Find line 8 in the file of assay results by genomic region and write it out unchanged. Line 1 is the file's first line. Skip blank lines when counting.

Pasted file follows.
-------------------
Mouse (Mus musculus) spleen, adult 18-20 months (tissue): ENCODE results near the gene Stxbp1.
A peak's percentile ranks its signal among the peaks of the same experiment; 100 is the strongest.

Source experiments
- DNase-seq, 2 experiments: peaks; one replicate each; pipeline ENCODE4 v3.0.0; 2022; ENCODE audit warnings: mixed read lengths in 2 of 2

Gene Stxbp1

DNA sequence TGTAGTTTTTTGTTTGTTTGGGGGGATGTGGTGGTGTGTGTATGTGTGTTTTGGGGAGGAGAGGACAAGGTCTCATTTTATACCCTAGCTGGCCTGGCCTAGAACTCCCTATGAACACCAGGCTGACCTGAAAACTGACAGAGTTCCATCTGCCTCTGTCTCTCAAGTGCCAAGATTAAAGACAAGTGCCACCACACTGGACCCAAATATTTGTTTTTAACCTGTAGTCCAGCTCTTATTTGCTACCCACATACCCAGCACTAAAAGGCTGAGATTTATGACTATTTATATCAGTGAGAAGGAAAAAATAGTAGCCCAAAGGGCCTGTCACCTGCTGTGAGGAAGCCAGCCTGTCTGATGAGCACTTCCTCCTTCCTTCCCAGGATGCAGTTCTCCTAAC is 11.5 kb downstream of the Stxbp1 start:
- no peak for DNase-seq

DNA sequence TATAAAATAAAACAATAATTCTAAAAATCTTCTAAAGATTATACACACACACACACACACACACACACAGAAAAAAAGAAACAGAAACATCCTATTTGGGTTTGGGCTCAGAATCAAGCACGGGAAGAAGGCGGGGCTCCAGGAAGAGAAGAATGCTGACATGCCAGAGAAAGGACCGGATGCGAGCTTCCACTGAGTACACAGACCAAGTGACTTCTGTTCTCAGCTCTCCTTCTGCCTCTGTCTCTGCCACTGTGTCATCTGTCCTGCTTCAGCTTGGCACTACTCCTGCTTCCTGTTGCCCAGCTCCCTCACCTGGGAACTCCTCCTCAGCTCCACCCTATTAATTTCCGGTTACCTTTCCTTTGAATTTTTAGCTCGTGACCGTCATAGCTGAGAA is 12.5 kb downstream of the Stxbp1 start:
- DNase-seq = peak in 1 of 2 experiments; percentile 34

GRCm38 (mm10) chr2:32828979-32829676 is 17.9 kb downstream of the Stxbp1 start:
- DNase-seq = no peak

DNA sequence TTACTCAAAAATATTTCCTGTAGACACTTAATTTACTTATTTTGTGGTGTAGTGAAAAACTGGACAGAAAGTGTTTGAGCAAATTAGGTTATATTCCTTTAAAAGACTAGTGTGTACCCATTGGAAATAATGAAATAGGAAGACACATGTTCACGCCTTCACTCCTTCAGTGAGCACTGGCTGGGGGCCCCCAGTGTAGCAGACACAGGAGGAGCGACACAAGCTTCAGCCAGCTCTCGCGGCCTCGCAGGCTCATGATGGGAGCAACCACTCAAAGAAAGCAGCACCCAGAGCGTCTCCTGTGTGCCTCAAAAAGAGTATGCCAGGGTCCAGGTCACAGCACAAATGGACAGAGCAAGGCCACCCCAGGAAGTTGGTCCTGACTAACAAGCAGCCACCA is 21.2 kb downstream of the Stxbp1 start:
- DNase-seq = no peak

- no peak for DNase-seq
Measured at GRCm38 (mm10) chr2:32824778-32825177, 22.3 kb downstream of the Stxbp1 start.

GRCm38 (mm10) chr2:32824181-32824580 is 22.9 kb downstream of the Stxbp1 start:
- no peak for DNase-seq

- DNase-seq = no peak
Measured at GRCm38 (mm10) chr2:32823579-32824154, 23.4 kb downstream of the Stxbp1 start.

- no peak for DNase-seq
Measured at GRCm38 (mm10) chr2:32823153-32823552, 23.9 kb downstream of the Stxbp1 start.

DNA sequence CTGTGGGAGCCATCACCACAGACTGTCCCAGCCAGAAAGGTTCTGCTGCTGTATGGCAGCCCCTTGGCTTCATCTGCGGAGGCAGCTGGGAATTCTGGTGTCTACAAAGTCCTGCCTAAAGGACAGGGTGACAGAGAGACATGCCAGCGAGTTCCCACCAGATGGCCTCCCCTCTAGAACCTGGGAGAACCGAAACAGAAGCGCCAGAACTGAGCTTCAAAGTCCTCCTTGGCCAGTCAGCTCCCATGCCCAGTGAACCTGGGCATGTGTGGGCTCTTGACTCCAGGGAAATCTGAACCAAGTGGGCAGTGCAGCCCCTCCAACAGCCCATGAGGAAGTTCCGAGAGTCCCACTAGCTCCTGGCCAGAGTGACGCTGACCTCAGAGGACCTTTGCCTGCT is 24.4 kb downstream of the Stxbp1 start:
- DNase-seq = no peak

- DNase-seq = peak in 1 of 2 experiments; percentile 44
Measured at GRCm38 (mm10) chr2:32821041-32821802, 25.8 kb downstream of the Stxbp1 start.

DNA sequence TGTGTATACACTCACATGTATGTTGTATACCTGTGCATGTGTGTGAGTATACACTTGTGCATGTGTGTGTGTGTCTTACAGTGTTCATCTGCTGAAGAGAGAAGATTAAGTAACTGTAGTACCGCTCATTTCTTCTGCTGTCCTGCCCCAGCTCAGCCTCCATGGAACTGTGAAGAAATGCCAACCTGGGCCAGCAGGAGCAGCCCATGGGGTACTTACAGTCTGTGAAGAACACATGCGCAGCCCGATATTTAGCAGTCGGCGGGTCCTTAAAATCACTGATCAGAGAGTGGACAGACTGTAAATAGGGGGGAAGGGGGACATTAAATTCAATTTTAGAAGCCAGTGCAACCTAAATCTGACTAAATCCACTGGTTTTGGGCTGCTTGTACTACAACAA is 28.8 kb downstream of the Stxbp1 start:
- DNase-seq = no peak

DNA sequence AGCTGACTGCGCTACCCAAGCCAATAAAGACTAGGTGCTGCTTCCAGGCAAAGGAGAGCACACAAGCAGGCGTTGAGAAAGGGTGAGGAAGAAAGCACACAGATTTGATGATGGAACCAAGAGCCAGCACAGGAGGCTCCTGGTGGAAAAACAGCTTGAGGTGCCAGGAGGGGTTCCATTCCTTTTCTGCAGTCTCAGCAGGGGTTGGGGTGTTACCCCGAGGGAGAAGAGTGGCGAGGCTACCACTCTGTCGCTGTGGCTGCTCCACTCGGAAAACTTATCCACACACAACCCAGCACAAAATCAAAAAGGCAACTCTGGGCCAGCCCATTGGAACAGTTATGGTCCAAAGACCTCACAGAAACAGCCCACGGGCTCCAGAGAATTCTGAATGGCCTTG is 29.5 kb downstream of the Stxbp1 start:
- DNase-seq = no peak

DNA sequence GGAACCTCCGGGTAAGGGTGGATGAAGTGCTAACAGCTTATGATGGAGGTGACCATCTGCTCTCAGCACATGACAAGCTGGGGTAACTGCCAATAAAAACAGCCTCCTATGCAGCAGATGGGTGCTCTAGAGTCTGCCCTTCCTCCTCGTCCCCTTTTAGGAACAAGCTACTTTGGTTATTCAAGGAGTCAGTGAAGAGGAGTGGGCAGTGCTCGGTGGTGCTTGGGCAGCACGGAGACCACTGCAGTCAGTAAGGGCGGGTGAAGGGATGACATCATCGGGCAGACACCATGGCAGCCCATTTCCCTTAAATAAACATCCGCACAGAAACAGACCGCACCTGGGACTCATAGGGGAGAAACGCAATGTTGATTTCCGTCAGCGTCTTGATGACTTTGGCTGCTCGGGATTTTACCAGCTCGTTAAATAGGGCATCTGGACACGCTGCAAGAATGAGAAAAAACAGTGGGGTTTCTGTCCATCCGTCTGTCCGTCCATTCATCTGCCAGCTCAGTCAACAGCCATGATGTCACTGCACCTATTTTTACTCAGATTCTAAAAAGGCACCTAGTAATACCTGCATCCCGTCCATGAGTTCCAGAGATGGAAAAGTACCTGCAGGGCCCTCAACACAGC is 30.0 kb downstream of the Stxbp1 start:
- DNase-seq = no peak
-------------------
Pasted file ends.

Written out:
DNA sequence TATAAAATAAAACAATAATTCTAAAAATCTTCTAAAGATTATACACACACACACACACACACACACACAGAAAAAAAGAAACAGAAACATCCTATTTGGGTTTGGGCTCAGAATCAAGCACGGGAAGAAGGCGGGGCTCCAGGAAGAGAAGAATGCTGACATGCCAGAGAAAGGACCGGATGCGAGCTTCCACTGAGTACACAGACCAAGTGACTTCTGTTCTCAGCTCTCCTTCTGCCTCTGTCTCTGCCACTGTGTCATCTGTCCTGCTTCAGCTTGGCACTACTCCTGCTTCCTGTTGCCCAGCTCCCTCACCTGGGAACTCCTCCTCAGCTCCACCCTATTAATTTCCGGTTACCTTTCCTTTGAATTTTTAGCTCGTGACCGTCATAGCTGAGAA is 12.5 kb downstream of the Stxbp1 start: